Timber is one of the most versatile and popular materials to use in construction, but if we look a little further you may be surprised at some of the more unusual applications that people have used timber for.
[caption id="attachment_4676" align="alignleft" width="300"] Mosquito and Splinter Supercar image © Joe Harmon Design[/caption]
Buildings have been made from timber for many years, the strength and ability to cut and reshape wooden components into just about any shape makes it a perfect candidate for construction, but you may be surprised to find out that some larger scale buildings are now being planned using timber. In fact a project in Vienna, the HoHo project is set to use a timber construction for an 84 meter high skyscraper (or “plyscraper” as it has been dubbed in the press recently). But why use timber when more resilient materials are the standard these days? The major breakthrough is in costs, when compared to steel and concrete it’s not only cheaper but with over 75% of the building expected to be made from wood, architects say it will also save 2,800 tonnes of CO2 emissions, which is a huge deal these days when environmental concerns are high on the agenda. Using modern construction techniques, cross laminated timber can be used to give a superior performance and is far more fire resistant than standard timbers used in every-day construction.
Planes are also another surprising application for timber, most are now manufactured using extremely lightweight metals that offer superior strength and stability. However during the Second World War, metal was in short supply. The RAF were shown a design by the de Havilland company which used timber as the primary material for the entire plane. These designs were developed and in March 1940 a prototype of the de Havilland DH.98 Mosquito aircraft was produced. The Mosquito was powered by Rolls Royce Merlin engines making it one of the fastest operational aircraft in its day. Not bad for a plane created from heat-formed plywood over a wooden aircraft frame. This almost all timber construction also gave rise to the Mosquito’s nickname of “The Wooden Wonder”.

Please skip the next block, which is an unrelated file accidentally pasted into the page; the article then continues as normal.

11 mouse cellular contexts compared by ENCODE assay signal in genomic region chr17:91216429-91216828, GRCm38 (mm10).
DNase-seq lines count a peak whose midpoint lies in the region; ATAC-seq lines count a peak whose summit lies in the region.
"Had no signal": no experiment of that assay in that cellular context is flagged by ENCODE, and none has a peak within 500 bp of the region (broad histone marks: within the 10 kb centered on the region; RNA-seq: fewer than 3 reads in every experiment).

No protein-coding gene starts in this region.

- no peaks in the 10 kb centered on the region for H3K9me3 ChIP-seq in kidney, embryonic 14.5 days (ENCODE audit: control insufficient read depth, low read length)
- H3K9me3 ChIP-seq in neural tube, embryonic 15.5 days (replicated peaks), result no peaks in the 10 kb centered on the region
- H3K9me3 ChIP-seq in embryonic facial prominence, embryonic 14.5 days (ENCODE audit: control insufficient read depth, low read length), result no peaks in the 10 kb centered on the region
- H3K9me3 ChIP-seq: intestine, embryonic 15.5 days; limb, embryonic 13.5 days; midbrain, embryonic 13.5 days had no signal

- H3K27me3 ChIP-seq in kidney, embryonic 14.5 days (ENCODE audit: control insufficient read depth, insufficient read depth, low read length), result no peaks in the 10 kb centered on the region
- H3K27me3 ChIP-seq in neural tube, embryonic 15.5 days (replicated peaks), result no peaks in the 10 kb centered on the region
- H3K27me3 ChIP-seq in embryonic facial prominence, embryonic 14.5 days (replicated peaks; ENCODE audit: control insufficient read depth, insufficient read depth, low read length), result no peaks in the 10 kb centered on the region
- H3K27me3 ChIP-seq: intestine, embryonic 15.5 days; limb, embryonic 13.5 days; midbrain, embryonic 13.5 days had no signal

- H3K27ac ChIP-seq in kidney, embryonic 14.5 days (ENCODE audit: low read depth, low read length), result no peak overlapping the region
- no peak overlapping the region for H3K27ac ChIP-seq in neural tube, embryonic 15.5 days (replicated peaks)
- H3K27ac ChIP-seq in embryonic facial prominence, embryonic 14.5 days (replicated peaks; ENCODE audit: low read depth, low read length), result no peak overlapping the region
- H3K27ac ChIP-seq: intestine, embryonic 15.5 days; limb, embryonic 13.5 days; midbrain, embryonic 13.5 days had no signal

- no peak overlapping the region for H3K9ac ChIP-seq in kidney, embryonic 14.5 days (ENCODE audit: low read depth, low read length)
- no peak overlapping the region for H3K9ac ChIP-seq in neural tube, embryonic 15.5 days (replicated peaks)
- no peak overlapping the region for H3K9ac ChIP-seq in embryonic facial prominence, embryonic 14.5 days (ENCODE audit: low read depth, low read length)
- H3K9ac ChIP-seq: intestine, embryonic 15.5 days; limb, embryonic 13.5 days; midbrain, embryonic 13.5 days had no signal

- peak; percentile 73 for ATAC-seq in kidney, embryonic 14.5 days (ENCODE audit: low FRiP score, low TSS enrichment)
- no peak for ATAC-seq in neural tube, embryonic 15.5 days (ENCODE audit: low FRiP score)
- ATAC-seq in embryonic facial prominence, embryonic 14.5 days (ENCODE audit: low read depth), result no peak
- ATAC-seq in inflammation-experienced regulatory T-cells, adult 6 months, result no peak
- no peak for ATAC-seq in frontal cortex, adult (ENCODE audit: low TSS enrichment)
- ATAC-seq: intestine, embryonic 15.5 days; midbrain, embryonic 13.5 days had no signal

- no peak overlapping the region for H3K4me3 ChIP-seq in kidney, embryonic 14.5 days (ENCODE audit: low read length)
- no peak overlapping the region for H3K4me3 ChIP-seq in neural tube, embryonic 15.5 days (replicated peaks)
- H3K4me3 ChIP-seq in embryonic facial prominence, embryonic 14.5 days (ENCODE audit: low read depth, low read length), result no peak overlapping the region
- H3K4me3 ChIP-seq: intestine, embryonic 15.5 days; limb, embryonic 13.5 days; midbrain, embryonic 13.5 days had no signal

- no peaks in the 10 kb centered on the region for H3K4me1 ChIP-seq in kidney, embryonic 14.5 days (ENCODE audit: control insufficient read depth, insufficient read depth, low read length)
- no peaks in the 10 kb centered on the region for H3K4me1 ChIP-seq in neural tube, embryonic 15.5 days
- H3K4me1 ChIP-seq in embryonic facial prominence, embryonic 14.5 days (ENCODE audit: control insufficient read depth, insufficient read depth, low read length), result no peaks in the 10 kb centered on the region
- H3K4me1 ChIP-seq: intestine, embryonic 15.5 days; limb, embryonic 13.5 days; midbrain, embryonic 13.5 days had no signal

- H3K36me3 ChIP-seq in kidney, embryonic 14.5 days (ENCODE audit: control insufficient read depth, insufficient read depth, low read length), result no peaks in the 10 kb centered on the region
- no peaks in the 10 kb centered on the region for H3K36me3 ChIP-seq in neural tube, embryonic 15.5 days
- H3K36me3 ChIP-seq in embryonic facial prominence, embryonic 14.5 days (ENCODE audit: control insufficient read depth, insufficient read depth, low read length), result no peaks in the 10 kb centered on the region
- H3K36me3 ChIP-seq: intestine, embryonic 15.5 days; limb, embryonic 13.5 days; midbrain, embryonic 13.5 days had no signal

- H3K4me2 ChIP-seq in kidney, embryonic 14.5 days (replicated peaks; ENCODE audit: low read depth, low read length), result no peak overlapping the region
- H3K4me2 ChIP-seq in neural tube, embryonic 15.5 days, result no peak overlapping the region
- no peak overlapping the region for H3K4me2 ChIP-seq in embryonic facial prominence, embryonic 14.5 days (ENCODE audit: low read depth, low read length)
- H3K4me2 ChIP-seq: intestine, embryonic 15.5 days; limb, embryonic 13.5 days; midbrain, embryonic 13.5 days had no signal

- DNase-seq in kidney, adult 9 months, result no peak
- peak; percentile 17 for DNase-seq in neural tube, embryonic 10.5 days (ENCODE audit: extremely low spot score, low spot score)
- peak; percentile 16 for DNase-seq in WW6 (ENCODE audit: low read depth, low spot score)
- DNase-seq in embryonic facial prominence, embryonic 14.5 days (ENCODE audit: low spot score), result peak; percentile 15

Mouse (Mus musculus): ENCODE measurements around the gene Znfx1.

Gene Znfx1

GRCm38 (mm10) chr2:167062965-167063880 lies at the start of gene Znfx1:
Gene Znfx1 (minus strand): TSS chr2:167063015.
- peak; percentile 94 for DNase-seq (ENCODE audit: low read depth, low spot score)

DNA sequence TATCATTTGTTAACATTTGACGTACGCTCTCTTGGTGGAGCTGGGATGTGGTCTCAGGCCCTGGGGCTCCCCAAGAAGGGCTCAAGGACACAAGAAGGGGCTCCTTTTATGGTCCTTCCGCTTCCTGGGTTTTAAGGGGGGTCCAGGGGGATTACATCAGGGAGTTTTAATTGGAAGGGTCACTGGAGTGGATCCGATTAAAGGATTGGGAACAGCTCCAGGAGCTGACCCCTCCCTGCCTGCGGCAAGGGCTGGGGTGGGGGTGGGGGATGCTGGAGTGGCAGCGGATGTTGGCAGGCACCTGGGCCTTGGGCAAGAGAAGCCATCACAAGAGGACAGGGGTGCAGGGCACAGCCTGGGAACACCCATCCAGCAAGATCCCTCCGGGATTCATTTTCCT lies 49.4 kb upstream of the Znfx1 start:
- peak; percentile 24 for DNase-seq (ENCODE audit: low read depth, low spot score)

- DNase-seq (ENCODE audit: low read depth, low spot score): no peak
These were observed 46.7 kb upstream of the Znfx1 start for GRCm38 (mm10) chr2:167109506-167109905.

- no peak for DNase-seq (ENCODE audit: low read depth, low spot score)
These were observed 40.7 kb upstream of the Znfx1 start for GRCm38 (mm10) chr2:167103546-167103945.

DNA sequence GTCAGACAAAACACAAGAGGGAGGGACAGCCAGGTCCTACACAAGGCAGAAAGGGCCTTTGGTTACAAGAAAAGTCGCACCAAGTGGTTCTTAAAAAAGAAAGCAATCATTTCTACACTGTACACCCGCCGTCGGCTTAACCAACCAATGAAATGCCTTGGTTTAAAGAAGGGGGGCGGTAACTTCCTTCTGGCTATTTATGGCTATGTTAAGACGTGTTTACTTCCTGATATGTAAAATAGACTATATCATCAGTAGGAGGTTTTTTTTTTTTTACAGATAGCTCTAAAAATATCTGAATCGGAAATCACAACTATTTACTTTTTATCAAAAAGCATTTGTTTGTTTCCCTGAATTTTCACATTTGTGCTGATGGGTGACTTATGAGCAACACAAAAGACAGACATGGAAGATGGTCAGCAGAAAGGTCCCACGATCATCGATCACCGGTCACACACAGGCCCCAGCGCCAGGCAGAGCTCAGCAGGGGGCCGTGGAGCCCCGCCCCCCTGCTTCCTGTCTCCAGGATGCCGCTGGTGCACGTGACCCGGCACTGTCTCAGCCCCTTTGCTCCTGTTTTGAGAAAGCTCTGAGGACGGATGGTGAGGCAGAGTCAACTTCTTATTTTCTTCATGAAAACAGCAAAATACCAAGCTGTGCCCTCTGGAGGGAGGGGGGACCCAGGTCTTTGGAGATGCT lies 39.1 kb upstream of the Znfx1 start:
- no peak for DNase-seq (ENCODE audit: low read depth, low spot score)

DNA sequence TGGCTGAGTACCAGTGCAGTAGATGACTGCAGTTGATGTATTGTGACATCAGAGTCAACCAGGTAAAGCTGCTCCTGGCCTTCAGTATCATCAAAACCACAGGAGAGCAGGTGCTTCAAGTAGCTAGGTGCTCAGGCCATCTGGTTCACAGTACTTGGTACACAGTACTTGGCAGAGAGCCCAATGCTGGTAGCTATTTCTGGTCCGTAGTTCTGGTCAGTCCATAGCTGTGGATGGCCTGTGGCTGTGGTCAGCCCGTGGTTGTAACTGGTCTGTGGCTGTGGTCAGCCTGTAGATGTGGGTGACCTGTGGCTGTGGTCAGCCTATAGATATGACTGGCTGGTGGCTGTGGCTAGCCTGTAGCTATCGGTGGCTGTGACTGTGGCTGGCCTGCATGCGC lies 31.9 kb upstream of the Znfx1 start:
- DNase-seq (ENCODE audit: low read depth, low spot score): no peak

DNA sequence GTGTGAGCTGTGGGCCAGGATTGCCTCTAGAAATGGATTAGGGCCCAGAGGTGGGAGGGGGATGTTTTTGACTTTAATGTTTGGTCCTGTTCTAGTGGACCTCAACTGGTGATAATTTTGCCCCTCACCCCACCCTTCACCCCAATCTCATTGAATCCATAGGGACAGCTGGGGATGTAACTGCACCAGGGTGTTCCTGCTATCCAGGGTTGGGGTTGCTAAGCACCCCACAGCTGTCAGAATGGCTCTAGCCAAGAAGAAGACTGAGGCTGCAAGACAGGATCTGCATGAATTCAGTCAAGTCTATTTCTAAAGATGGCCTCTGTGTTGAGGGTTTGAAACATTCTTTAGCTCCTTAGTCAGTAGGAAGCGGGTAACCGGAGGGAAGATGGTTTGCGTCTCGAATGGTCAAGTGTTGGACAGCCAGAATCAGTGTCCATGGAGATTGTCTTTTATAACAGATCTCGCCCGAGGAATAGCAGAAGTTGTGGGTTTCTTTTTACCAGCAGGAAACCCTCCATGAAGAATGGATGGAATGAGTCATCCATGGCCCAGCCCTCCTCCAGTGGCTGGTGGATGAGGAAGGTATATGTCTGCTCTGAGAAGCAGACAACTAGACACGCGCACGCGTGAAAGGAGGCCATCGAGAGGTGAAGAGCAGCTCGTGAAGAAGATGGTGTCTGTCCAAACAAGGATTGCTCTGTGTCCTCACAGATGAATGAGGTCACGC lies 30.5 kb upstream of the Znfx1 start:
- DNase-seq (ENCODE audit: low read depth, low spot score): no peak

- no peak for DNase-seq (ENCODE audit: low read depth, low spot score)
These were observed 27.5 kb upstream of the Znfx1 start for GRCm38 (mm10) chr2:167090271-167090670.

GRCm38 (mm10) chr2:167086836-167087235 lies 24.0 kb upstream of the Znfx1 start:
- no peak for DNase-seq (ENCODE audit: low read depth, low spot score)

Another unusual and speedy timber creation, (and possibly one of my favourite in this list) is the ‘Splinter’ supercar. Turning out an impressive 600bhp from a twin supercharged 4.6L V8 engine and weighing in at an equally impressive 1134 kg this timber beauty isn’t short on power. 0-60 mph takes just over 3 seconds, making it as fast if not faster than some of the Porsche and Lamborghini models. The car body is designed and engineered for the maximum strength using laminated veneered timbers. But most impressively the suspension is also constructed using laminated timber arms and springs made from osage orangewood. Even the wheels have wooden rims with 20 inch diameter tyres. It may only be a concept car, with no plans for a true production, but it’s proof that engineered timbers can be as strong and versatile as a number of different materials.
Finally my last choice for impressive timber products is the wooden Vespa scooter by Portuguese carpenter Carlos Alberto. Carlos designed the scooter for his daughter Daniella when he came across a Vespa that was in complete disrepair. He gutted it and handcrafted a new body, carved into the classic Vespa shape. The structural components inside use laminated timbers for strength, but remarkably the majority of the body appears to be hand carved in solid timber with veneers applied using a steam moulding technique adding to the wonderful aesthetics of the scooter.